that the risk of continuing with Java 1.4, with its insufficient concurrent
memory model and slower performance than modern versions, exceeds that of the
conversion to Java 5, especially in our environment which involves multiple
nodes with multiple processors running multiple JVMs with various forms of
communication between them processing high peak volumes of information per
unit of time under tight time constraints and rigorous availability requirements.

Some similarly high-demand production Java code I've seen runs about three
times faster under Java 5 and the associated Java EE (J2EE) servers than it
did with older platforms. Not just CPU-bound code, but all sorts of different
stuff involving messages and files and databases and the like. Obviously Java
by itself is only a piece of that improvement - the app-server vendors were
busy improving their stuff, too.

The fear of upgrade that I've witnessed was based on considerations of product
reliability on a new platform, cost of code conversions (rooting out misuse of
the 'enum' keyword and the like), and operations costs associated with
migration to and maintenance of the new enterprise platform. Decision makers
seemed utterly unimpressed with claims of performance improvement; only risk
mattered.

Lately I have been meditating on the balance of risks between those that arise
from conversion and those that arise from the failure to convert to Java 5 or
later. I posit that risk comparison will carry more meaning to decision
makers than benefit comparison.
 
J

John B. Matthews

Arne Vajhøj said:
If I were to guess at the Java version usage distribution I would say:

1.2.2 - 5%
1.3.1 - 15%
1.4.2 - 25%
1.5.0 - 35%
1.6.0 - 20%

(please ignore the fact that it is really impossible to quantify
usage in a meaningful way)

Google - millions of hits:

java 1.1 - 22.8
java 1.2 - 16.1
java 1.3 - 12.0
java 1.4 - 12.6
java 1.5 - 38.1
java 1.6 - 10.2
java 1.7 - 5.2

Bimodal!?
 
L

Lew

Google - millions of hits:

Is it your intention to claim that "Google - millions of hits" is a meaningful
metric of Java platform usage?
java 1.1 - 22.8
java 1.2 - 16.1
java 1.3 - 12.0
java 1.4 - 12.6
java 1.5 - 38.1
java 1.6 - 10.2
java 1.7 - 5.2

Bimodal!?

The number of hits for Java 1.7 clearly doesn't reflect usage, since Java 7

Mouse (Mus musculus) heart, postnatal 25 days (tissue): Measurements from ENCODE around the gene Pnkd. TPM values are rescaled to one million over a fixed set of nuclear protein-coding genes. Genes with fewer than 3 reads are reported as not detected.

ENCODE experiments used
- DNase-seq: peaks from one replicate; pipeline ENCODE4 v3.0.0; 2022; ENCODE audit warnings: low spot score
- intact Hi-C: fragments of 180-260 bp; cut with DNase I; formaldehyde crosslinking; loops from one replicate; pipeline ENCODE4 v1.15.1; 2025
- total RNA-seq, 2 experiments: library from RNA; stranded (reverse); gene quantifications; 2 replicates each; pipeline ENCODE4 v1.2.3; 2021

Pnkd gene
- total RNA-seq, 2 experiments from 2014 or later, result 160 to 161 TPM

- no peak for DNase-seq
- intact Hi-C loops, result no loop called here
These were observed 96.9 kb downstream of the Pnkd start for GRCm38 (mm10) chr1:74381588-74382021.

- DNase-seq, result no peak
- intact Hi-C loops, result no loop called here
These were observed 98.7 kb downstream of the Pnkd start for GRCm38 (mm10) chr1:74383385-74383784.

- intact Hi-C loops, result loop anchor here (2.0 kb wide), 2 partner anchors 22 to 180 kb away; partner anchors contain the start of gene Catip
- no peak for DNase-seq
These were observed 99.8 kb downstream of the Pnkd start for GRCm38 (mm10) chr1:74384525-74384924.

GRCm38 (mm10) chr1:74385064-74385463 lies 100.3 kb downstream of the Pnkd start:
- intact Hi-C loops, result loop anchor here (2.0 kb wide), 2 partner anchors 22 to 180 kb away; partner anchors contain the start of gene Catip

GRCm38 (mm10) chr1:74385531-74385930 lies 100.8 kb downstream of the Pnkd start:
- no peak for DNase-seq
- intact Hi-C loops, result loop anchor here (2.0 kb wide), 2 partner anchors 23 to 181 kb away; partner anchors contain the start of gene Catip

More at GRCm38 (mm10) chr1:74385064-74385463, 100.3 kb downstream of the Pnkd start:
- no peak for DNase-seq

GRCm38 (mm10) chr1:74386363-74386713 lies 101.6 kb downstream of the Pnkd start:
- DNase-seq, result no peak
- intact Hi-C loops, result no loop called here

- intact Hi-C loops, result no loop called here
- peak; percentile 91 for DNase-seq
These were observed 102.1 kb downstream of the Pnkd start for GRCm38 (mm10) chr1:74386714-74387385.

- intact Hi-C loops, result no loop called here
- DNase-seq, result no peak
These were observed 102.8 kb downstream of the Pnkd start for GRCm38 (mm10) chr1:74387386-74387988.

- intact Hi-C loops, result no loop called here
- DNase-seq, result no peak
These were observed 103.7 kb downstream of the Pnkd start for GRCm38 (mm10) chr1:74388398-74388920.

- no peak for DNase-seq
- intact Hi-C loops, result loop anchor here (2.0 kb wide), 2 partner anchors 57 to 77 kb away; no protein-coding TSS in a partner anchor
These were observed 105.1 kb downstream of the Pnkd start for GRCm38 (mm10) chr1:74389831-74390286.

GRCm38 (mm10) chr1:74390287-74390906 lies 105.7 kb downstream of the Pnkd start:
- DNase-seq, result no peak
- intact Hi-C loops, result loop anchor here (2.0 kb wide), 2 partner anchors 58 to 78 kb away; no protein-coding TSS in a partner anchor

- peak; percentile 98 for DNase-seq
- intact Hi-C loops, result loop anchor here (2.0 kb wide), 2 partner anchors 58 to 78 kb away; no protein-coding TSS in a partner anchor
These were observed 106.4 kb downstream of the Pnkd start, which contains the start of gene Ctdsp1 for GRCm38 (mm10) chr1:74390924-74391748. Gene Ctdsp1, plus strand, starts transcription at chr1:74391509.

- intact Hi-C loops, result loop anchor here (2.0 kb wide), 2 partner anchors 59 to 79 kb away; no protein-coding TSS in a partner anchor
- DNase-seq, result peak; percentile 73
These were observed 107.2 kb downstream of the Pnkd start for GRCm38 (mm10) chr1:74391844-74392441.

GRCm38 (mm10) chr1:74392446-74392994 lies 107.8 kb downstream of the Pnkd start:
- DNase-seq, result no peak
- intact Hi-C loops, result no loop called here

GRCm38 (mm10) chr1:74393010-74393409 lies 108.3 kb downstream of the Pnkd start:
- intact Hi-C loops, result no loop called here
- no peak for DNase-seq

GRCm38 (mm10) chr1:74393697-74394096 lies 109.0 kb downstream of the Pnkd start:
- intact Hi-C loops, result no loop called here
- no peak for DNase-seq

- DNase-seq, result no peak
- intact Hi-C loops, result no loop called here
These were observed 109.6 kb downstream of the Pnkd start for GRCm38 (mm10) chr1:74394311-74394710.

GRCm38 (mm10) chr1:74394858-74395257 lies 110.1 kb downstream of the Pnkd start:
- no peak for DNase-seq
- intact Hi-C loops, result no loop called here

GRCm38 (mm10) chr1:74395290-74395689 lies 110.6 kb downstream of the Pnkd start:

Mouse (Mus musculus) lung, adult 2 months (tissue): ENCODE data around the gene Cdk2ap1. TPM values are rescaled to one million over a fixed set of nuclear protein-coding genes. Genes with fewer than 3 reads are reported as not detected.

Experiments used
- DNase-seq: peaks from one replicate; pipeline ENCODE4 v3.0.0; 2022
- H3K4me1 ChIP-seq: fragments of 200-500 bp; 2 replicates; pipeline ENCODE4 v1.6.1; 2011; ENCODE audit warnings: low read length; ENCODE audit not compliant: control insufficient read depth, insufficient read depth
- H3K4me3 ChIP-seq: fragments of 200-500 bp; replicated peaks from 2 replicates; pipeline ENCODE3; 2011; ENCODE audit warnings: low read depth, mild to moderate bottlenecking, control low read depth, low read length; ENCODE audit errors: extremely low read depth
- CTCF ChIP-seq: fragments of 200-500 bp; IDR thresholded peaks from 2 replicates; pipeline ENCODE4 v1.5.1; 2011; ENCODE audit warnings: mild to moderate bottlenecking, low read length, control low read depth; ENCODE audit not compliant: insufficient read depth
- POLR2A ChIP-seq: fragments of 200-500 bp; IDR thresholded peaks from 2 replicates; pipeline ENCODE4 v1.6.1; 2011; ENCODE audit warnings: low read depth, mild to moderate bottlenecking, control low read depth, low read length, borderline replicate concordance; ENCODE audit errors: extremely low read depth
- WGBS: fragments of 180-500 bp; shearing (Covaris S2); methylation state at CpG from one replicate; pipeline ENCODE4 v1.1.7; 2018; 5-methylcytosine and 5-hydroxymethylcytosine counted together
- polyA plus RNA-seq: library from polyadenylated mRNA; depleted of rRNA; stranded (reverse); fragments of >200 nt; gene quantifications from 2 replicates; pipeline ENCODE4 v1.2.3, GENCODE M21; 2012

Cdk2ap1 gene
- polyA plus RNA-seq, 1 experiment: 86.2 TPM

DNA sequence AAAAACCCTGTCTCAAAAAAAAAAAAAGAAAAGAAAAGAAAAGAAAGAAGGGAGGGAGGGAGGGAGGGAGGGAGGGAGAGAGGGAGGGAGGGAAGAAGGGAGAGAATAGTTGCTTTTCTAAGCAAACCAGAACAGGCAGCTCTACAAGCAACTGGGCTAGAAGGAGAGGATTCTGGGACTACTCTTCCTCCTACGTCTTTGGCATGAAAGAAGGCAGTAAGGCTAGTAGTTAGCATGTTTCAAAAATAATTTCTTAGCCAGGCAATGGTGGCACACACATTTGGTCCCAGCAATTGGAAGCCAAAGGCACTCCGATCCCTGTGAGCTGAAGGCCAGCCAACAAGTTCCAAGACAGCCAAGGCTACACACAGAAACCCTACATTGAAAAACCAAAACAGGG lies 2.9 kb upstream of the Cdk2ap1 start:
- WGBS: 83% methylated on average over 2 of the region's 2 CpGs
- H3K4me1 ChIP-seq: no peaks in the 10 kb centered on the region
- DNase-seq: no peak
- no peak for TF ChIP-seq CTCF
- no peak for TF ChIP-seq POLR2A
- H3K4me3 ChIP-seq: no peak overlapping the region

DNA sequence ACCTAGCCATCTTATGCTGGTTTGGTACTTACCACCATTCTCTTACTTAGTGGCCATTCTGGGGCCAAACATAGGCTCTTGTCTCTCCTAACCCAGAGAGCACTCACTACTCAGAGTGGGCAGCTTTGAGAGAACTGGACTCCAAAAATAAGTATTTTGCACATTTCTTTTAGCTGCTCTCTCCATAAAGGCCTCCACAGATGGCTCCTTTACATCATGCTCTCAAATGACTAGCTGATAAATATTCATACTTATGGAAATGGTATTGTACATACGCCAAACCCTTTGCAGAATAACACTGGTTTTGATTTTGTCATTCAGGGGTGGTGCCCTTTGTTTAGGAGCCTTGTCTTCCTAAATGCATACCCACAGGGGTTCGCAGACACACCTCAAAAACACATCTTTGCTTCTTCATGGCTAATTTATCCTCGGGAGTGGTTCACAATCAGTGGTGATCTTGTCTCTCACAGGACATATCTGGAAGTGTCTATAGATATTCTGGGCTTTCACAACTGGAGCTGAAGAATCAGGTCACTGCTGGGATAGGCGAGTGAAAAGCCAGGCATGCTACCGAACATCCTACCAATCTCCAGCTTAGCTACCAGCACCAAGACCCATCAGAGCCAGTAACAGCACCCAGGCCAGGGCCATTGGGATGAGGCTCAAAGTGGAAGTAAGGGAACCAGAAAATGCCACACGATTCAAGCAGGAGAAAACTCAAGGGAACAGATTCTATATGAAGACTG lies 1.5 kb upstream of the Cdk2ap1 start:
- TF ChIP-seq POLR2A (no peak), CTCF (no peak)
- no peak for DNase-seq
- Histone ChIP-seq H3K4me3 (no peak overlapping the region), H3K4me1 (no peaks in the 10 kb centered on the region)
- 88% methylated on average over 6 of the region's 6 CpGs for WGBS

isn't even fully defined yet and is therefore not yet in use at all.

Your hit counts ignored the new version numbering scheme whereby the two most
recent versions are "Java 5" and "Java 6".

Hit counts represent how many documents exist for a particular search term
set, but one has to show how that correlates to usage, if it even does.

Hits are cumulative, the longer something is around the more documents there
could be that pertain to it. That could explain the high count for Java 1.1
The high count for 1.5 might reflect hits on newsgroups, which are multiply
republished on a host of hosts, but who knows, really? Maybe the types of
hits for 1.5 are those more likely to be duplicated on multiple nodes,
inflating the hit count. Maybe it was more contemporaneous with heavy Web use
than earlier versions. Maybe it is in wider use than other versions. Who
knows? I can't tell from these hit count numbers.
 
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J

John B. Matthews

Google - millions of hits:

Is it your intention to claim that "Google - millions of hits" is a
meaningful metric of Java platform usage?[/QUOTE]

Egad, no! I should have reiterated Arne's caveat. OTOH, the result is
not entirely unexpected and parallels Arne's (considerable) experience.
The number of hits for Java 1.7 clearly doesn't reflect usage, since
Java 7 isn't even fully defined yet and is therefore not yet in use
at all.

Your hit counts ignored the new version numbering scheme whereby the
two most recent versions are "Java 5" and "Java 6".

Yes, this is confounding; I was sticking with the developer version
numbers:

Hit counts represent how many documents exist for a particular search
term set, but one has to show how that correlates to usage, if it
even does.

Hits are cumulative, the longer something is around the more
documents there could be that pertain to it. That could explain the
high count for Java 1.1 The high count for 1.5 might reflect hits on
newsgroups, which are multiply republished on a host of hosts, but
who knows, really? Maybe the types of hits for 1.5 are those more
likely to be duplicated on multiple nodes, inflating the hit count.
Maybe it was more contemporaneous with heavy Web use than earlier
versions. Maybe it is in wider use than other versions. Who knows?
I can't tell from these hit count numbers.

Indeed, such numbers are almost meaningless, yet strangely fascinating.
Cf <http://www.google.com/intl/en/press/zeitgeist2008/index.html>

Here's a very rough measure of features/version from skimming the Java
1.5 API documentation (J2SE 5.0):

<code>
#!/bin/sh
DIR=/Developer/Documentation/Java/docs
ECHO=/bin/echo
for ((i=0; i<=6; i++)) ; do
${ECHO} -n "Since 1.${i}: "
grep -R "<DD>1.${i}" $DIR/* | wc -l
done
</code>

<console>
$ ./since.sh
Since 1.0: 26
Since 1.1: 89
Since 1.2: 965
Since 1.3: 550
Since 1.4: 1384
Since 1.5: 1321
Since 1.6: 0
</console>